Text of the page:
A Second Year Embarrassment
The National League was in its second year of existence when the Louisville Grays were caught in controversy. The team steamrolled its way through the season and had a multi-game lead when they suddenly fell apart.
After going 1-9-1 down the stretch, Boston caught up and took over first place. The Grays were then accused of throwing games at the end of the season for gamblers. Four players were banned for life, although no evidence was found to prove without a doubt they were guilty.
Ty Cobb's Entire Career
In modern MLB circles, Ty Cobb is remembered as being one of two players in league history to retire with more than 4,000 hits. What has been forgotten in nearly 100 years is just how controversial his career was.
In 1912, Cobb got tired of a fan heckling him from the crowd and ran into the stand to beat them up. He was banned indefinitely, a ruling which was later reversed. He was also found guilty of betting on games and attacking a night watchman.
The 2015 Cardinals Hack Of The Astros
Houston Astros GM Jeff Luhnow may have found himself in hot water in 2019, but it wasn't the first time he was connected to a controversy. In 2015, the St. Louis Cardinals were caught hacking into the Astros' database to gain access to sensitive information.
Luhnow was a front-office employee with Houston at the time. Chris Correa, the Cardinals' scouting director, was the man responsible for the hack, was arrested for corporate espionage, and sentenced to 46 months in prison.
Biogenesis Proved Steroids Were Still Prevalent
MLB had thought it had cleaned steroids up from the game when the Biogenesis controversy blew up in 2013. An anti-aging clinic in Florida, Biogenesis was found guilty of supplying several MLB stars, including Ryan Braun and Alex Rodriguez, with steroids.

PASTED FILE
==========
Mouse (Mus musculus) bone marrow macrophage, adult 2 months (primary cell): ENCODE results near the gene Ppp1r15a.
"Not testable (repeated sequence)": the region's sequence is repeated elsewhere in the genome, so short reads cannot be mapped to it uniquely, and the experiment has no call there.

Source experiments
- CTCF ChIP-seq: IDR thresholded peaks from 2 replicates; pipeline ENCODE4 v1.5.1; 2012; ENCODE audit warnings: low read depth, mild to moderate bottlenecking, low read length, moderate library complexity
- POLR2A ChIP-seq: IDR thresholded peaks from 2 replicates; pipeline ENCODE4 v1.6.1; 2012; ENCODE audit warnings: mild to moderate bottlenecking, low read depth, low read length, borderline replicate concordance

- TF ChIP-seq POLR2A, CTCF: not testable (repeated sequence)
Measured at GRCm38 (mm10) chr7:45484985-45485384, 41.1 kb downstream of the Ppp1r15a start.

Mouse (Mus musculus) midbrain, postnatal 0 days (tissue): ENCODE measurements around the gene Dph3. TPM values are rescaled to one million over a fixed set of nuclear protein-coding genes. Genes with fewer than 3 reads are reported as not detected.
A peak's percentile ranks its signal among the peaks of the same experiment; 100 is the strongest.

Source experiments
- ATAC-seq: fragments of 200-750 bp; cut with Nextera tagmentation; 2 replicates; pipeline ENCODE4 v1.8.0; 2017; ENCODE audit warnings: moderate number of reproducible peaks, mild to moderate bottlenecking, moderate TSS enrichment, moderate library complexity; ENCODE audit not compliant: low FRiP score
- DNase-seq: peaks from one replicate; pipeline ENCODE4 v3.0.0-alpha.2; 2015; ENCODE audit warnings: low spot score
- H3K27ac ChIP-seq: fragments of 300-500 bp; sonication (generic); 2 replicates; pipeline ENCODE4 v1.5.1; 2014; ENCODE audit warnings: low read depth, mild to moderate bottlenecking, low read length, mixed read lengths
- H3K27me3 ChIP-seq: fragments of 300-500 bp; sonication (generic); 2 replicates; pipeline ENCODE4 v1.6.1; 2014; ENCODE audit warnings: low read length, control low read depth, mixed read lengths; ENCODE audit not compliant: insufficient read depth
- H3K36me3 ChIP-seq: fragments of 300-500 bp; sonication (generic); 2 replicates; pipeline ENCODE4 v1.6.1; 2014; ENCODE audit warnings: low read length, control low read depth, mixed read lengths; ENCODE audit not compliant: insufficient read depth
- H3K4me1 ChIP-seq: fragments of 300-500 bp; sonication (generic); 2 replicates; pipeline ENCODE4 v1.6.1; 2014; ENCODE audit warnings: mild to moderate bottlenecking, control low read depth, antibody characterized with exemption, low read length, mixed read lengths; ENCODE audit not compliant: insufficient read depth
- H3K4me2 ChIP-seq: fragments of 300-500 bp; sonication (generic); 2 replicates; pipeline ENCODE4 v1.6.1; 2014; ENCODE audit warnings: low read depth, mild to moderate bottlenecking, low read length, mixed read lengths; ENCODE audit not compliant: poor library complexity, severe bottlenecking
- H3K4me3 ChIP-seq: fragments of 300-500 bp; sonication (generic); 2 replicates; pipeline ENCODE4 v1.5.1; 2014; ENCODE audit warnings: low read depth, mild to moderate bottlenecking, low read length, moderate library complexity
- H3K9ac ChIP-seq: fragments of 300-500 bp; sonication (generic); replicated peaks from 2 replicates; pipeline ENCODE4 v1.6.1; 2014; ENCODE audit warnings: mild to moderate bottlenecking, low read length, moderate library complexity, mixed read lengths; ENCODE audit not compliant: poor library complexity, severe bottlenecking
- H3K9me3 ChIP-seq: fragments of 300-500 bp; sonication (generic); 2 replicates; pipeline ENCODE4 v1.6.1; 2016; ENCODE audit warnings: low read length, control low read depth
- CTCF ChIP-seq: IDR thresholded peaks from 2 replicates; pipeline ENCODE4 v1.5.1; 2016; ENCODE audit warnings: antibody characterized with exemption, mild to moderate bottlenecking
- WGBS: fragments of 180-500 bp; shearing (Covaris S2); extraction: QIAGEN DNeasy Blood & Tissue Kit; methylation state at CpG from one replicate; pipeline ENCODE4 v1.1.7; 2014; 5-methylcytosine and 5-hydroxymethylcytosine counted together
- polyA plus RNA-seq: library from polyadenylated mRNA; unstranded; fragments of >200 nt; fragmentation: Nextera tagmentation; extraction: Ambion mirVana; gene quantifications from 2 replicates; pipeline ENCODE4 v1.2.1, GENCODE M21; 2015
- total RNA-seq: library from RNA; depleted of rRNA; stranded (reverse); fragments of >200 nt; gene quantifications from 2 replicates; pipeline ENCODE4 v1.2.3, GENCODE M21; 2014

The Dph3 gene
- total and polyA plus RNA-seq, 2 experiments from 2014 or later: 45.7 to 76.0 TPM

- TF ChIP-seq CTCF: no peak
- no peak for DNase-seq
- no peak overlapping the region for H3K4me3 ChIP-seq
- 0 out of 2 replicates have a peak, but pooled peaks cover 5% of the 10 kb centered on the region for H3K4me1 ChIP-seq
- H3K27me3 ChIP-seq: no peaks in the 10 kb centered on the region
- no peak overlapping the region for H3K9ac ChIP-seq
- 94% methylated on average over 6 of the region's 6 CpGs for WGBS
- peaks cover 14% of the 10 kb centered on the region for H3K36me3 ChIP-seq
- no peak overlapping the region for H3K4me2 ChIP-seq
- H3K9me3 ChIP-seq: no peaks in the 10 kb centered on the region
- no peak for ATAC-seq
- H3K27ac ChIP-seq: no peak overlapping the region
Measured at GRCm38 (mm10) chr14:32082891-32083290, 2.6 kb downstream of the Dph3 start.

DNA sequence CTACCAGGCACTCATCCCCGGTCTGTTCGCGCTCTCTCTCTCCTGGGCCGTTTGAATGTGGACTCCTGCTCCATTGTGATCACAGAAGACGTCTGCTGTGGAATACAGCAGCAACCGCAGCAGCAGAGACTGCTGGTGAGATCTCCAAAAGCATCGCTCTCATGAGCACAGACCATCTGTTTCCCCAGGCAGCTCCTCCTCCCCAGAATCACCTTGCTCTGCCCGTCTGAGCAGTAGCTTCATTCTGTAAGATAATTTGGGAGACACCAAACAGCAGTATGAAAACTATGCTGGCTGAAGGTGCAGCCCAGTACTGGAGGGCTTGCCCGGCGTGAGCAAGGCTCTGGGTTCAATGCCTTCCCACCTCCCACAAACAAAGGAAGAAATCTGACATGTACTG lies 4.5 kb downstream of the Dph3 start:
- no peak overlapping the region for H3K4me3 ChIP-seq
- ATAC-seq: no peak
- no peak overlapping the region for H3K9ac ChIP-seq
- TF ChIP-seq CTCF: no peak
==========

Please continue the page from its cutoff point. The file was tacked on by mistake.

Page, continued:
Braun, who had previously won an appeal on a failed steroid test, was suspended 65 games. Rodriguez was given a 211 game suspension and missed the entire 2014 season. Other players named received 50 game suspensions.
The Home Run Record Problem
The '90s and early aughts for MLB were marred by rampant steroid use. From Mark McGwire to Sammy Sosa to Barry Bonds, the game's greatest power hitters were all caught in massive steroid controversies.
The biggest one was Barry Bonds, who never admitted to knowing trainers were giving him steroids. His denial ended up in court, where he was tried for perjury and obstruction of justice. During his first trial he was found guilty, but a second trial overturned the initial ruling.
A Steinbrenner Kind Of Good Time
During Dave Winfield's career with the Yankees, team owner George Steinbrenner was constantly fighting the star. Near the end of the '80s, and his ten-year, $23 million contract, the owner even paid a gambler to dig up dirt on Winfield.
This came after Winfield sued Steinbrenner for failing to make a charitable donation to his foundation, which was stipulated in his contract. The Yankees' owner was banned for two years for his actions by then MLB commissioner Fay Vincent.
Corked Bats Are Bad
In MLB, some players take batting practice with corked bats. These bats, which are considerably lighter, are supposed to give the hitter an advantage and are illegal to use in games. Of course, that hasn't stopped multiple players from trying.
The most famous corked bat incident happened in 1994 with Albert Belle. After a complaint from an opposing manager, Belle had his bat taken away during a game. Then, with the game still in progress, a teammate used a crawl space to sneak into the locker room and steal the bat back. He got caught and Belle was given a ten-game suspension.
Ten Cent Beer Night Was A Bad Idea